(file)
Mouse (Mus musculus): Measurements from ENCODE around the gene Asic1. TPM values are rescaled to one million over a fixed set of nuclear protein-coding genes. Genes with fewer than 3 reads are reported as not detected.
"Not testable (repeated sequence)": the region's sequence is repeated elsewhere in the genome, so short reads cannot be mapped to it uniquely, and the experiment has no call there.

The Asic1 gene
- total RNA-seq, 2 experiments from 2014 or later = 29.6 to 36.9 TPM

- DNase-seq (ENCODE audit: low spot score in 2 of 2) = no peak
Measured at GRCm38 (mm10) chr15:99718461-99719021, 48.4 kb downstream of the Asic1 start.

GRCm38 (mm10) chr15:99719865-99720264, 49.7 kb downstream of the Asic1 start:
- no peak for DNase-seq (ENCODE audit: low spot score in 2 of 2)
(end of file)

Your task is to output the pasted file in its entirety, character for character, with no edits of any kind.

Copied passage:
Mouse (Mus musculus): Measurements from ENCODE around the gene Asic1. TPM values are rescaled to one million over a fixed set of nuclear protein-coding genes. Genes with fewer than 3 reads are reported as not detected.
"Not testable (repeated sequence)": the region's sequence is repeated elsewhere in the genome, so short reads cannot be mapped to it uniquely, and the experiment has no call there.

The Asic1 gene
- total RNA-seq, 2 experiments from 2014 or later = 29.6 to 36.9 TPM

- DNase-seq (ENCODE audit: low spot score in 2 of 2) = no peak
Measured at GRCm38 (mm10) chr15:99718461-99719021, 48.4 kb downstream of the Asic1 start.

GRCm38 (mm10) chr15:99719865-99720264, 49.7 kb downstream of the Asic1 start:
- no peak for DNase-seq (ENCODE audit: low spot score in 2 of 2)